LANSING, Mich. (AP) – The Michigan Legislature is considering a proposal to raise the pensions of 96 former state troopers who retired three or more decades ago to ensure they get at least $16,000 a year.
The state Senate unanimously approved two bills June 17 to adjust the pensions, sending them to the House for consideration.
House Appropriations Committee Chairman Al Pscholka said he plans to examine the bills closely before sending them to the House floor.
“We’ll take a look at it, but it’s probably not going to be a top priority,” Pscholka, R-Stevensville, told The Detroit News (http://bit.ly/1fYIGYA ). “I am concerned about setting a precedent.”
The legislation’s backers say it would address an inequity for former troopers who retired before Oct. 1, 1986, but don’t qualify for Social Security benefits from their service with Michigan State Police.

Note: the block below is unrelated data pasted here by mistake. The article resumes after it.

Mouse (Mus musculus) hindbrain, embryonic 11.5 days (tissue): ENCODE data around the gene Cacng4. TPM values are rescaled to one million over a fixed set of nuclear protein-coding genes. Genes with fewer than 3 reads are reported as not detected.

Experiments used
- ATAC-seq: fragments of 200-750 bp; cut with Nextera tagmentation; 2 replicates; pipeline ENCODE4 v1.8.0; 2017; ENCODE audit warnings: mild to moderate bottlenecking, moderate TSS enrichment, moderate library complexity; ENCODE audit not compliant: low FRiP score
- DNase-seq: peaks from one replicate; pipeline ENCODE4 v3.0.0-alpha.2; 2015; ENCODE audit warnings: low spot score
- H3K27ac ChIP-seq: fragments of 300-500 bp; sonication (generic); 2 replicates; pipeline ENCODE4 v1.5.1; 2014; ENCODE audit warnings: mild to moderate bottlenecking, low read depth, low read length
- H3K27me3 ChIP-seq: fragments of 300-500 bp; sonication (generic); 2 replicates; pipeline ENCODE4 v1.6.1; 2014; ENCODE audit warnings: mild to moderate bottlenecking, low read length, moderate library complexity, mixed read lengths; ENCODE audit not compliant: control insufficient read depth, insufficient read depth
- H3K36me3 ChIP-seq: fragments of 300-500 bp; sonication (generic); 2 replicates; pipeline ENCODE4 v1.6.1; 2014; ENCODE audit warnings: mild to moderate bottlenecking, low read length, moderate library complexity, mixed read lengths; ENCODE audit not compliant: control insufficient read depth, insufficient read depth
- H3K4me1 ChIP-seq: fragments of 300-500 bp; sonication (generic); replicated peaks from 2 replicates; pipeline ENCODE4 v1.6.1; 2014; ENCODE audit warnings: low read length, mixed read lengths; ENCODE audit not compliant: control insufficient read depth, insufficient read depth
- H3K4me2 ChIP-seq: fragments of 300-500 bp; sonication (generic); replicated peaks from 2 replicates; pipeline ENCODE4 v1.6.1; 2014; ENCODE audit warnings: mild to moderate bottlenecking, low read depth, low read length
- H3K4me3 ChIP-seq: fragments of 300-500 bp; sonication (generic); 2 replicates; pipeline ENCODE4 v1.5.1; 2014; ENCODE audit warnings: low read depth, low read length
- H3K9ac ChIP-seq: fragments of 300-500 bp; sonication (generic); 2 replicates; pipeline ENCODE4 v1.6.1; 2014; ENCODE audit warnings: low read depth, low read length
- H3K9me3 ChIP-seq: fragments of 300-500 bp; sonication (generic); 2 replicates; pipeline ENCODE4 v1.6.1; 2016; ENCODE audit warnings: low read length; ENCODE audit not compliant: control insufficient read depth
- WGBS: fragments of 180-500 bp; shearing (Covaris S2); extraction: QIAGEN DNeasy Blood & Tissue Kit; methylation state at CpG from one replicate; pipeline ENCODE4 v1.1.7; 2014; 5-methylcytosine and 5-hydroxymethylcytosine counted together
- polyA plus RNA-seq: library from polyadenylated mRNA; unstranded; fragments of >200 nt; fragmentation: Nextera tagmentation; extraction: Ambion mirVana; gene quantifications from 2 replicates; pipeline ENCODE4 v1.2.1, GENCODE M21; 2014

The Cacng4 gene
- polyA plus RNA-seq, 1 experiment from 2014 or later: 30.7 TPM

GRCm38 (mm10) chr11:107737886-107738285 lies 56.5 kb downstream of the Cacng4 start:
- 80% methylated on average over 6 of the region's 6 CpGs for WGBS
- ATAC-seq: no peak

Sen. Mike Nofs, R-Battle Creek, is a retired trooper himself and said the guaranteed minimum brings the retirees above the poverty level.
The troopers weren’t covered by Social Security and “this is their Social Security,” he said.
Twenty-three retired state troopers have pensions of $12,000 or less per year, 50 have pensions ranging from $12,000 to $14,999, and 23 get $15,000 to $16,000, according to the state Office of Retirement Services.
Nofs and Sen. Tom Casperson, R-Escanaba, secured a $330,000 appropriation for state police in the state’s next fiscal year to pay for the increase in pensions of the retirees and their survivors.
“It’s certainly not going to make them rich by any means,” Casperson said. “But it’s certainly a nice gesture.”
The cost of the pension increase is expected to decrease in future years as the retirees die.
“The youngster in this group is about 85,” said Diane Garrison, a retired state post commander and chairwoman of the Michigan State Police Troopers Association’s retire committee. “Every year (the cost) will diminish as these people go to the blue goose in the sky.”
Other retired state workers have similar pension limitations.
About 22,000 retired state employees and about 91,000 retired public school employees are collecting annual pensions of $16,000 or less, according to the Office of Retirement Services.